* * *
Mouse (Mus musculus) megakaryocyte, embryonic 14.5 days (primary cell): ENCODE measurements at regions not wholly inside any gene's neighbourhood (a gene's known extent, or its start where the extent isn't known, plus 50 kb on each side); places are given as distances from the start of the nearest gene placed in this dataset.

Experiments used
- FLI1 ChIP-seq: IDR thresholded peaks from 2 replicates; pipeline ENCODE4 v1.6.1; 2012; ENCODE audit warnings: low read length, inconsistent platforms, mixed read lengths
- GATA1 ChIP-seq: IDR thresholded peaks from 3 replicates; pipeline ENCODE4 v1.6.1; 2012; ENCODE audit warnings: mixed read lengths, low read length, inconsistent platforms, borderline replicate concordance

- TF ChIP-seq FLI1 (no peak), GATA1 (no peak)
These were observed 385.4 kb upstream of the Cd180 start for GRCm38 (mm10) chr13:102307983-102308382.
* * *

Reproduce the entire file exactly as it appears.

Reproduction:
Mouse (Mus musculus) megakaryocyte, embryonic 14.5 days (primary cell): ENCODE measurements at regions not wholly inside any gene's neighbourhood (a gene's known extent, or its start where the extent isn't known, plus 50 kb on each side); places are given as distances from the start of the nearest gene placed in this dataset.

Experiments used
- FLI1 ChIP-seq: IDR thresholded peaks from 2 replicates; pipeline ENCODE4 v1.6.1; 2012; ENCODE audit warnings: low read length, inconsistent platforms, mixed read lengths
- GATA1 ChIP-seq: IDR thresholded peaks from 3 replicates; pipeline ENCODE4 v1.6.1; 2012; ENCODE audit warnings: mixed read lengths, low read length, inconsistent platforms, borderline replicate concordance

- TF ChIP-seq FLI1 (no peak), GATA1 (no peak)
These were observed 385.4 kb upstream of the Cd180 start for GRCm38 (mm10) chr13:102307983-102308382.